Abstract:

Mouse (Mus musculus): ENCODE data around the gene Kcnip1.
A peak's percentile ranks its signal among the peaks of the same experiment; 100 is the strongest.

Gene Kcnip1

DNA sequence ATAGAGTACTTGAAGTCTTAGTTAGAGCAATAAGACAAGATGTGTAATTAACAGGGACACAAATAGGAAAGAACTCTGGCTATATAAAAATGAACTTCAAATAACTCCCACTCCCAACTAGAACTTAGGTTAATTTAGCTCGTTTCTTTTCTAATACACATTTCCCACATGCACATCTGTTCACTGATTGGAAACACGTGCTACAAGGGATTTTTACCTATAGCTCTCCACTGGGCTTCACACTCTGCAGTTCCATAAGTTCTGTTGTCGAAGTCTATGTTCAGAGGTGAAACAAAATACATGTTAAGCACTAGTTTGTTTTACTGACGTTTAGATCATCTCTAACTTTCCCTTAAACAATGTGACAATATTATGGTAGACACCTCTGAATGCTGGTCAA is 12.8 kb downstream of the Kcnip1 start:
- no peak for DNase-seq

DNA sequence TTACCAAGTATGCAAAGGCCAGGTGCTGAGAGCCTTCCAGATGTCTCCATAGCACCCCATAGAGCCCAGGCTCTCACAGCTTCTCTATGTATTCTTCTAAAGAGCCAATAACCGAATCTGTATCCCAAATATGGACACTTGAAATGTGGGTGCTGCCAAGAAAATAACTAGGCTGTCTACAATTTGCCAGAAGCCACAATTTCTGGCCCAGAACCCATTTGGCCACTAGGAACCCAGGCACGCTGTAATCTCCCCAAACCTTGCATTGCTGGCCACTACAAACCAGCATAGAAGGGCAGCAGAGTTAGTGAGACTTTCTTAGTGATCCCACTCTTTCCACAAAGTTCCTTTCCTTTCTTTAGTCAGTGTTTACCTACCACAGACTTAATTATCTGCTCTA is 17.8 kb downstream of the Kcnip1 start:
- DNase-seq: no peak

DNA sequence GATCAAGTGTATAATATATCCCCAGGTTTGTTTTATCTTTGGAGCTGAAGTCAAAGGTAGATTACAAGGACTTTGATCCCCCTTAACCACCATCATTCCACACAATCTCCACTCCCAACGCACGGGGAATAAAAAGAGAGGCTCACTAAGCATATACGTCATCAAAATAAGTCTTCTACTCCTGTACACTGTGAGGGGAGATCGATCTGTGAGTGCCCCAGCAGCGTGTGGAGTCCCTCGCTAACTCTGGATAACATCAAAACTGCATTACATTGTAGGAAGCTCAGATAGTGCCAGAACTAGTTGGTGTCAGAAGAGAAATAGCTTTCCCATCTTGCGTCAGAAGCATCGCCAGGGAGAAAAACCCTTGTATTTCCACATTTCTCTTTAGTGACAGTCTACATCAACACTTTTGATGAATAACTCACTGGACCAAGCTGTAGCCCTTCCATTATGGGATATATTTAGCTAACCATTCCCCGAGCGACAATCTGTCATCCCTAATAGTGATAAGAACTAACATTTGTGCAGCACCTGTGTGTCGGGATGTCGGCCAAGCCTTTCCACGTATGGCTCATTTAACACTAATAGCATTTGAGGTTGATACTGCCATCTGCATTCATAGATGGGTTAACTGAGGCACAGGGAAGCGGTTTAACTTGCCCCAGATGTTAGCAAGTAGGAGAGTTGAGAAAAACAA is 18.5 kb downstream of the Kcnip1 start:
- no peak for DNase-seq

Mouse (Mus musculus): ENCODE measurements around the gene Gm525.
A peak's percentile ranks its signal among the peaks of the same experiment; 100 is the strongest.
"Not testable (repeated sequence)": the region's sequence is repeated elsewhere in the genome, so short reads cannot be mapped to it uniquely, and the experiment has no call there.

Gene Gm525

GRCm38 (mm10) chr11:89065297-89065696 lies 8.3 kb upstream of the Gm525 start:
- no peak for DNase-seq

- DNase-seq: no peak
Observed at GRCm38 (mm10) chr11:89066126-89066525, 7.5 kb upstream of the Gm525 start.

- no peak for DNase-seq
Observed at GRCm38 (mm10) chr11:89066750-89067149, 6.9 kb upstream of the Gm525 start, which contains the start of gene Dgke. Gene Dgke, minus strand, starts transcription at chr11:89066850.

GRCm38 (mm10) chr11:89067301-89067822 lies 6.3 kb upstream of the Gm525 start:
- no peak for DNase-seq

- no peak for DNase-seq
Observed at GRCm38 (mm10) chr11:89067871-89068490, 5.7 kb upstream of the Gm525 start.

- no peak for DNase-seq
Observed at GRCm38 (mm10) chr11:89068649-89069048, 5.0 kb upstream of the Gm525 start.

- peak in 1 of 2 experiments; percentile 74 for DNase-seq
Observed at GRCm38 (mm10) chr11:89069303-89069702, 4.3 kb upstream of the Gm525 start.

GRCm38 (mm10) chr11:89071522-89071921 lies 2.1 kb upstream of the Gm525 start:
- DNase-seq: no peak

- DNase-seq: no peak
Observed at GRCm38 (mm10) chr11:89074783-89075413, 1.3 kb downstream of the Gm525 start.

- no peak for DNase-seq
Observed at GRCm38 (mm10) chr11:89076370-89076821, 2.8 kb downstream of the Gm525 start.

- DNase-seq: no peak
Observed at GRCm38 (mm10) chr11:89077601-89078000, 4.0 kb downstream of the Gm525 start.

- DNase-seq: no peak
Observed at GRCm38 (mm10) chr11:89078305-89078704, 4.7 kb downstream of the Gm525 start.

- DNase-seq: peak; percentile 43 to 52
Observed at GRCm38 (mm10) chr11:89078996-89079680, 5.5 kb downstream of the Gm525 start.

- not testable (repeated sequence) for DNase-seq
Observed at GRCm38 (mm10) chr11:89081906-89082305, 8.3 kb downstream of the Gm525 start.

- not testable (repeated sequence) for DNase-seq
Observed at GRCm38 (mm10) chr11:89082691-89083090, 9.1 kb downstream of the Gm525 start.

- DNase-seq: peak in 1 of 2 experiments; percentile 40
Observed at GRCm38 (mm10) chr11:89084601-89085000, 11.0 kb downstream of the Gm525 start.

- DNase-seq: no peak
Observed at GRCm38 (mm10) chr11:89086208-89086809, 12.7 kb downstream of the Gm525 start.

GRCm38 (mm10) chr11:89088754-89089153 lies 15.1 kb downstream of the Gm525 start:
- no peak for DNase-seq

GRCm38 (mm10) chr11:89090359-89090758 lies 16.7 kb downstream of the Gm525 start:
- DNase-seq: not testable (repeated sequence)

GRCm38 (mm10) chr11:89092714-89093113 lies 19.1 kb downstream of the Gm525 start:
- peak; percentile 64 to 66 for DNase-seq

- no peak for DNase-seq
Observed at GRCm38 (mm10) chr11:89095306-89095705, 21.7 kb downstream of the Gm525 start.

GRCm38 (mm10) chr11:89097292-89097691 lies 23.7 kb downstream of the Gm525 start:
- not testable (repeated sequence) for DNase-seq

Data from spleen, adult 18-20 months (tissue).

A set of eight simple ecological and social principles is proposed that could enhance the understanding of what constitutes fish ‘habitat’ and, if implemented, could contribute to improved management and conservation strategies. The habitat principles are a small, interrelated sub-set that may be coupled with additional ones to formulate comprehensive guidelines for management and conservation strategies. It is proposed that: 1) habitat can be created by keystone species and interactions among species; 2) the productivity of aquatic and riparian habitat is interlinked by reciprocal exchanges of material; 3) the riparian zone is fish habitat; 4) fishless headwater streams are inseparable from fish-bearing rivers downstream; 5) habitats can be coupled – in rivers, lakes, estuaries and oceans, and in time; 6) habitats change over hours to centuries; 7) fish production is dynamic due to biocomplexity, in species and in habitats; 8) management and conservation strategies must evolve in response to present conditions, but especially to the anticipated future. It is contended that the long-term resilience of native fish communities in catchments shared by humans depends on incorporating these principles into management and conservation strategies. Further, traditional strategies poorly reflect the dynamic nature of habitat, the true extent of habitat, or the intrinsic complexity in societal perspectives. Forward-thinking fish management and conservation plans view habitat as more than water. They are multilayered, ranging from pools to catchments to ecoregions, and from  hours to seasons to centuries. They embrace, as a fundamental premise, that habitat evolves through both natural and anthropogenic processes, and that patterns of change may be as important as other habitat attributes.

 

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